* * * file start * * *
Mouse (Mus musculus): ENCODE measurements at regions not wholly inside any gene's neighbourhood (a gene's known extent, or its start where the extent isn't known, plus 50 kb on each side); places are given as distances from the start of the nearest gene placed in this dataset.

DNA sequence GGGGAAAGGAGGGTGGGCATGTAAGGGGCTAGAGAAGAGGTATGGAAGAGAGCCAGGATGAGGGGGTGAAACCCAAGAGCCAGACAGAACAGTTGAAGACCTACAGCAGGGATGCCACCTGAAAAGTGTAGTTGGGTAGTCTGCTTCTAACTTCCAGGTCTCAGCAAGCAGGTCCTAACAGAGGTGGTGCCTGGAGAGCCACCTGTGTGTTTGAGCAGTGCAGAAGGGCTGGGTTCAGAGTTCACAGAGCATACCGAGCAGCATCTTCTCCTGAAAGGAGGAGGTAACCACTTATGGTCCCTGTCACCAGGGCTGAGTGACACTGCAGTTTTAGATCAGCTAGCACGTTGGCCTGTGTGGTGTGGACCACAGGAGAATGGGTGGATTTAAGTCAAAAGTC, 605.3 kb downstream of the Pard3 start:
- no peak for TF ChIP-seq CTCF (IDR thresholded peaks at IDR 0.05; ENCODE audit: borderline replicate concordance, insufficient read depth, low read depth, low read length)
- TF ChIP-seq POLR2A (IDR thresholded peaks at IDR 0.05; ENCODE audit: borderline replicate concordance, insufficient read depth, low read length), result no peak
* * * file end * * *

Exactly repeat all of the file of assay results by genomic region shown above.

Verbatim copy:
Mouse (Mus musculus): ENCODE measurements at regions not wholly inside any gene's neighbourhood (a gene's known extent, or its start where the extent isn't known, plus 50 kb on each side); places are given as distances from the start of the nearest gene placed in this dataset.

DNA sequence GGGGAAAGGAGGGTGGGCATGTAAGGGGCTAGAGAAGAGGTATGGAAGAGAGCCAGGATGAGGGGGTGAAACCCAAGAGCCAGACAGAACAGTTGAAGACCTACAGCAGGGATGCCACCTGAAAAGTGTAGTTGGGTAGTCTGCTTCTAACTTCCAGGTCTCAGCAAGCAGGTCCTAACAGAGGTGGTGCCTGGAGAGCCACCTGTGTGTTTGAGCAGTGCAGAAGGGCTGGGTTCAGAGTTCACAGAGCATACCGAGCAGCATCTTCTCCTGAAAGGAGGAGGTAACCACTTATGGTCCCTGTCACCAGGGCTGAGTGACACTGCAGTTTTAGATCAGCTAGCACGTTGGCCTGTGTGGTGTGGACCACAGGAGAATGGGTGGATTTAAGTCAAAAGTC, 605.3 kb downstream of the Pard3 start:
- no peak for TF ChIP-seq CTCF (IDR thresholded peaks at IDR 0.05; ENCODE audit: borderline replicate concordance, insufficient read depth, low read depth, low read length)
- TF ChIP-seq POLR2A (IDR thresholded peaks at IDR 0.05; ENCODE audit: borderline replicate concordance, insufficient read depth, low read length), result no peak